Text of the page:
By Olabisi Deji-Folutile
Of recent, a preponderant number of Northern elite have been talking about the social and security threats posed by the army of out-of-school children otherwise known as the Almajiris in the North and the nation in general.
Prominent Northerners, including the deposed Emir of Kano, Sanusi Lamido Sanusi, have expressed concerns over the menace that has denied so many children in the region their rights to basic education.
Sometime ago, Katsina State governor, Aminu Masari, disclosed that the horrors locked in the Northern forest were as a result of children denied education. Similarly, Kaduna State Governor Nasir El-Rufai and his counterpart in Kano, Abdullahi Ganduje, have taken steps to ensure that children in the states are enrolled in school. For keen followers of education matters in Nigeria, it is no longer news that the north harbours majority of out-of-school-children in the country.
As of December 2018, there were 13.2 million out of school children in Nigeria and majority of them were said to be in the North, according to a survey conducted by the United Nations Children’s Education Fund (UNICEF). Many of these children have been reportedly involved in the spate of kidnappings and banditry across the country.
Just this last Tuesday, the Senate also added its voice to the call for solution to the problem of the Almajiris in the North. A member of the upper chamber, Senator Adamu Aliero, representing Kebbi Central, had sponsored a motion on “the need to integrate Almajiri into modern system of education in Nigeria.”
Subsequently, the Senate issued a three-point resolution, asking the Federal Government to among others, upgrade the existing Almajiri model schools in the North and build more in the region to increase school enrolment. Prior to this, the President of the Senate, Ahmad Lawan, had noted that out-of-school children was a big challenge facing Nigeria as a nation.
I wouldn’t know why Senator Aliero decided to sponsor a fresh motion on the integration of Almajiri into modern system of education in Nigeria, because for me, there is really no basis for it. First, many states in the north where Almajiri is a problem, seem to have an integrated Almajiri school system in place already.
In many of the states, the school curriculum is designed to take care of the Almajiri at basic education level. Whether this is adhered to is a different issue entirely. Besides, eight years ago, precisely April 10, 2012, the Federal Government launched a project aimed at integrating the Almajiri education into modern system of education in the northern region.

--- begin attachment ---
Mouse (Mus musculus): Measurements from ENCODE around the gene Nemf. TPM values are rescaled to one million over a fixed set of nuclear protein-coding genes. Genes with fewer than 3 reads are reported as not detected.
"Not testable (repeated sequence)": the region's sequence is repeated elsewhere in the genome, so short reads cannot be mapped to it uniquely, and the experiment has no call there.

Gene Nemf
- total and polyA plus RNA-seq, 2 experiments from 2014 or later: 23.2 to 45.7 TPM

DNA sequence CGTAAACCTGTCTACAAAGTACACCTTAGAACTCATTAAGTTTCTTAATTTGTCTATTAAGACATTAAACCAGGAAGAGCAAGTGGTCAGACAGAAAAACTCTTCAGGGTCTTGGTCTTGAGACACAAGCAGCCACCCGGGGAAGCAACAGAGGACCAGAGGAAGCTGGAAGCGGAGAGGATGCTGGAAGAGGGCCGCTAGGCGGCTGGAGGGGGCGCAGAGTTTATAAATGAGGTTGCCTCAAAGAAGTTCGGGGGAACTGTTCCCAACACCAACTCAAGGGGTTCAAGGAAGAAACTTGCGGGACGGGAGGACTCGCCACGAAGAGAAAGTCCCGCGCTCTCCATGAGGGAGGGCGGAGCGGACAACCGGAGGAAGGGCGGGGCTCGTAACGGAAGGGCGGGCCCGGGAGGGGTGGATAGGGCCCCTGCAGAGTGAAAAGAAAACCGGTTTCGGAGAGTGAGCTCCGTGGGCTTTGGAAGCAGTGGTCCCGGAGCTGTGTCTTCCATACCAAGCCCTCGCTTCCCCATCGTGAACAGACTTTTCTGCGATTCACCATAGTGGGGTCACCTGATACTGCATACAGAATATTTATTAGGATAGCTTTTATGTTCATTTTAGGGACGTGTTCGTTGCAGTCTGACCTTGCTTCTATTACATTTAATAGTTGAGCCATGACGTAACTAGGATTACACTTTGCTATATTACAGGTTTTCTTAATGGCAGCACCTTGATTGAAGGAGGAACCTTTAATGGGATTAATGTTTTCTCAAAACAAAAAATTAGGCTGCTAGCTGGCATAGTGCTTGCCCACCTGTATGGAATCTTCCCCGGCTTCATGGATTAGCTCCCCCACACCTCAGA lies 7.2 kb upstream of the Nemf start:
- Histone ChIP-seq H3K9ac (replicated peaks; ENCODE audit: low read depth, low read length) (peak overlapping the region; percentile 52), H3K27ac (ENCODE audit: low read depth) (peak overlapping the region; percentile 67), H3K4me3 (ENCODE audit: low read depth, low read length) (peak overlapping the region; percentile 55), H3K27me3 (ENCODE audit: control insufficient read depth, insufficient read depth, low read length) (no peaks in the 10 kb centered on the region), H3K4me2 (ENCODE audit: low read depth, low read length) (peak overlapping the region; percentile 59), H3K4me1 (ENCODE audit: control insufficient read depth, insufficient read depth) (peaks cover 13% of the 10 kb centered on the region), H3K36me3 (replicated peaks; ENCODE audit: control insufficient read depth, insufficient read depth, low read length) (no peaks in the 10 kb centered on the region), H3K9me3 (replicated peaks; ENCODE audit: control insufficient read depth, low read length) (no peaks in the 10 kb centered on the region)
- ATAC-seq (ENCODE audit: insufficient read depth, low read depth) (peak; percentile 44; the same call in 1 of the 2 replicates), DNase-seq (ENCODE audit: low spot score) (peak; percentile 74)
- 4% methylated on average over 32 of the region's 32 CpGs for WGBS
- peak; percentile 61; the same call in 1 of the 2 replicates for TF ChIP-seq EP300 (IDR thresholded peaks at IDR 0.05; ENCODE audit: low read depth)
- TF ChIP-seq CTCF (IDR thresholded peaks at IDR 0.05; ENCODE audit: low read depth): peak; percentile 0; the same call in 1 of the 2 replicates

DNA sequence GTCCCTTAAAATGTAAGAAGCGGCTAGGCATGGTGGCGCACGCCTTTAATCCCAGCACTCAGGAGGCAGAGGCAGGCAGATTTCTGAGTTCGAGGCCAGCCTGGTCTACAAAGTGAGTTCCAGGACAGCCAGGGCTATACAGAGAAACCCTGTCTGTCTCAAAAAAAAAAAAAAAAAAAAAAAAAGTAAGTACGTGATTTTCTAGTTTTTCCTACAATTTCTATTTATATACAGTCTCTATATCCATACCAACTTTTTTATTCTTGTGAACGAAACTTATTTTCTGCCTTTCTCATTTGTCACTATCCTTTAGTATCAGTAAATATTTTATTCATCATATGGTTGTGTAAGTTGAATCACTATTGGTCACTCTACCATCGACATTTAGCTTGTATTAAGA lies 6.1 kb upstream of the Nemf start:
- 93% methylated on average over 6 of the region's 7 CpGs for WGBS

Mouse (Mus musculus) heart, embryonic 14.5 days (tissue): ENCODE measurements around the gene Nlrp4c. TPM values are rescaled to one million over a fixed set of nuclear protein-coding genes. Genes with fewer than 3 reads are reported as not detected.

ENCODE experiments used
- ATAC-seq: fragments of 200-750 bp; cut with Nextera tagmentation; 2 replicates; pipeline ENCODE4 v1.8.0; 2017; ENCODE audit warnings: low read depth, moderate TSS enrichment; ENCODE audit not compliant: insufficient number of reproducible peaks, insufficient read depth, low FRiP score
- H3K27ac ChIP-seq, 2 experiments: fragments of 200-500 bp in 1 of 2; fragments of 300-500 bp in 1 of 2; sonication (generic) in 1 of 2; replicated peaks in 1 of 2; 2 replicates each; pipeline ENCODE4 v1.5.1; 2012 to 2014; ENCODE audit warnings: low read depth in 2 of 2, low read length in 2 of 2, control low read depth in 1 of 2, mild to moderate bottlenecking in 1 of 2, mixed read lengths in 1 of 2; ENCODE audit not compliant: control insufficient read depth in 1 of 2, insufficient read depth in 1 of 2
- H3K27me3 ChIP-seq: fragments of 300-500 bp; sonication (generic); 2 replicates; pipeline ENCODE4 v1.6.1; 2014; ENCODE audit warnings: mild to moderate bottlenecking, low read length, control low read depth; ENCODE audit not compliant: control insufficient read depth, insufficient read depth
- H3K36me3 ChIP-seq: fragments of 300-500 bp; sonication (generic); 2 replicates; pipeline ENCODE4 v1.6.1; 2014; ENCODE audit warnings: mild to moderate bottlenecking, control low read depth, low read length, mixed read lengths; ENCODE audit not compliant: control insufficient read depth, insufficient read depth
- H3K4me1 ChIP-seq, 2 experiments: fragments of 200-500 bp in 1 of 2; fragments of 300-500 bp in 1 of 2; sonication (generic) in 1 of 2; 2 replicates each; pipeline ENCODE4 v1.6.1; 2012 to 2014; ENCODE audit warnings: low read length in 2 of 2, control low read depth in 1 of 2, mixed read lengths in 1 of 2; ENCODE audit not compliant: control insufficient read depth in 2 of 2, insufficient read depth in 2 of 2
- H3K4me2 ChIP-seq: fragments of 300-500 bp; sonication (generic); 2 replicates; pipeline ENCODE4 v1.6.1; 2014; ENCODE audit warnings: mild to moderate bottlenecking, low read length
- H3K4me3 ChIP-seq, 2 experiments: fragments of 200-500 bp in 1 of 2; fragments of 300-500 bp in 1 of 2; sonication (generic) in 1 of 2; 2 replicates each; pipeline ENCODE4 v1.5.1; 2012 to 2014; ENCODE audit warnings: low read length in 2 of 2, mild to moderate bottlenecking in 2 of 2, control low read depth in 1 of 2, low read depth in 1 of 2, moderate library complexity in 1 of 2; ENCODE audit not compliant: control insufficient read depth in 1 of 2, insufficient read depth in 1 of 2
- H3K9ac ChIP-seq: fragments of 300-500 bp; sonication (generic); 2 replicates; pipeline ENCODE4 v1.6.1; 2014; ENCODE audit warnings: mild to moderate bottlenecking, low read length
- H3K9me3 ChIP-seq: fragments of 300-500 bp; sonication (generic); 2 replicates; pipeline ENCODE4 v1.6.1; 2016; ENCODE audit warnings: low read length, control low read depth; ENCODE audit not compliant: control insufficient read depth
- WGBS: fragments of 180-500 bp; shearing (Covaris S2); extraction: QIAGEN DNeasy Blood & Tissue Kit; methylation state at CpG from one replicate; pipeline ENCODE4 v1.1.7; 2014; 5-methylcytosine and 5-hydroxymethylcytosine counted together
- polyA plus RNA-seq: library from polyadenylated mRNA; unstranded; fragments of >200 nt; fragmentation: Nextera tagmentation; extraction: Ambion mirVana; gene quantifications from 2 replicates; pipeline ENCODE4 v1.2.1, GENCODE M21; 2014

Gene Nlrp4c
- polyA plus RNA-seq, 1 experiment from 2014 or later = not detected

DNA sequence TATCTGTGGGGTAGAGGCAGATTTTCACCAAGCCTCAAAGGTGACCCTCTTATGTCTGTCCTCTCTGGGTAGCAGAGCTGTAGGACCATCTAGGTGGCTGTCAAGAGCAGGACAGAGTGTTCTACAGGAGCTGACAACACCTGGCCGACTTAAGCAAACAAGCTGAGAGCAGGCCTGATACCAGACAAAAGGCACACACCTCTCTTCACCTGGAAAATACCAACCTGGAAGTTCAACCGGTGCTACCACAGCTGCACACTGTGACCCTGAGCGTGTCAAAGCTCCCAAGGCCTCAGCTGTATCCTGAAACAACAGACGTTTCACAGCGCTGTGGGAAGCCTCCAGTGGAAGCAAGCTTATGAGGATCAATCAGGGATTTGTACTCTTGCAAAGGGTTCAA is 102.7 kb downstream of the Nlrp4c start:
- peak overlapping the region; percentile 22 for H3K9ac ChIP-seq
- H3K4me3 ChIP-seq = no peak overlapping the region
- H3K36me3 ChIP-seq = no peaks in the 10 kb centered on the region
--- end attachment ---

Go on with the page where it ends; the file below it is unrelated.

That project cost the Federal Government a whopping N15bn under the Goodluck Jonathan administration. The Federal Government built over 400 schools in the North at the time. The schools, popularly known as Almajiri schools, were to provide both Islamic and Western education to the children. Some of the schools were equipped with language libraries, recitation halls, classrooms, dormitories, clinics, vocational workshops and quarters for teachers among others.
Unfortunately, this huge investment is yet to bring any tangible dividend as the schools have either been abandoned or converted into other uses. In Zamfara State, for example, the Almajiri schools were converted into conventional secondary schools. The school in Talata Mafara Local Government, according to a Daily Trust report, was converted into Command Science Secondary School while the one in Damba was converted into Government Girls Secondary School. The situation is not particularly different in Kaduna, Zamfara, Sokoto, Bauchi and Kebbi states.
The states probably saw the Federal Government largesse as free facilities that could serve better purposes than the trivial issue of Almajiri. Justifying the conversion of the facilities, one of the commissioners of education in the region in an interview with Daily Trust, said, “Who is Almajiri if I may ask? I think Almajiri means student. Let me tell you in our educational system we have curriculum designed to take care of Almajiri at basic education level. In our state we have integrated Almajiri school system, our curriculum is reflecting that. It was a decision we had to take to meet the objectives of establishing those places and we are still giving them education at basic level.”
Now, here is the puzzle. If the states in the North have integrated Almajiri school system, how come we still find so many children begging on the street? Could it be a problem of lack of political will to fully implement existing policies or a ploy by some people to keep these children out of school in order to make them ready tools in their hands at any time of need? It is important to understand the real reason behind the existence of child beggars in the North despite the existing policies aimed at curbing the practice.